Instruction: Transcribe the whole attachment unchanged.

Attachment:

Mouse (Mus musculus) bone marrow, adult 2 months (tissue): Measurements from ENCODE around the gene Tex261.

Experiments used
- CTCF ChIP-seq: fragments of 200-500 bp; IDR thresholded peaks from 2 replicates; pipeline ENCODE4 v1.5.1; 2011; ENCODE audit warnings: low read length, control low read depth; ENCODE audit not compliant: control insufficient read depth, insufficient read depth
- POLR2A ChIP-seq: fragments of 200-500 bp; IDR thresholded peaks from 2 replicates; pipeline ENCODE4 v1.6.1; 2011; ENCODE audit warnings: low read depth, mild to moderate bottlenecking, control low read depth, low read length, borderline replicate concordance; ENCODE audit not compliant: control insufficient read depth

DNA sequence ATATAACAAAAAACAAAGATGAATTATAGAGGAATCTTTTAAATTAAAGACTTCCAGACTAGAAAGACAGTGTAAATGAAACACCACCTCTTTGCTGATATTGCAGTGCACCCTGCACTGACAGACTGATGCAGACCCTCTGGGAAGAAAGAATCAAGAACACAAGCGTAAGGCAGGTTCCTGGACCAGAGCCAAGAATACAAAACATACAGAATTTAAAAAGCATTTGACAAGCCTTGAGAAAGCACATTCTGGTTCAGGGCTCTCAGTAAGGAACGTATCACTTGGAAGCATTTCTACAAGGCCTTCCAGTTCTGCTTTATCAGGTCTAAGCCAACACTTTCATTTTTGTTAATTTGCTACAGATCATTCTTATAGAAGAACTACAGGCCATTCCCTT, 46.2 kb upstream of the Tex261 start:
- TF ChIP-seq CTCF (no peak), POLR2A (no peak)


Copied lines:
Mouse (Mus musculus) bone marrow, adult 2 months (tissue): Measurements from ENCODE around the gene Tex261.

Experiments used
- CTCF ChIP-seq: fragments of 200-500 bp; IDR thresholded peaks from 2 replicates; pipeline ENCODE4 v1.5.1; 2011; ENCODE audit warnings: low read length, control low read depth; ENCODE audit not compliant: control insufficient read depth, insufficient read depth
- POLR2A ChIP-seq: fragments of 200-500 bp; IDR thresholded peaks from 2 replicates; pipeline ENCODE4 v1.6.1; 2011; ENCODE audit warnings: low read depth, mild to moderate bottlenecking, control low read depth, low read length, borderline replicate concordance; ENCODE audit not compliant: control insufficient read depth

DNA sequence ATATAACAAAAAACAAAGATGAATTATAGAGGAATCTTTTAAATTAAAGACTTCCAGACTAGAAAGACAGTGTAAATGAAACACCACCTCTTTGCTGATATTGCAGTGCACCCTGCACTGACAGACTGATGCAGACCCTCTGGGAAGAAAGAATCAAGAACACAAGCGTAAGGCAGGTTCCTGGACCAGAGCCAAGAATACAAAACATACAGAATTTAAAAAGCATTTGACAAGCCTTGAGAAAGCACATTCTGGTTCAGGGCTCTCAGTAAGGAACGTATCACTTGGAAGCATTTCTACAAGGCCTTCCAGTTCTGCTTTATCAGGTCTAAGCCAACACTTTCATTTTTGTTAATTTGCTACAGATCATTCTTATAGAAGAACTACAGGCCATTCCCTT, 46.2 kb upstream of the Tex261 start:
- TF ChIP-seq CTCF (no peak), POLR2A (no peak)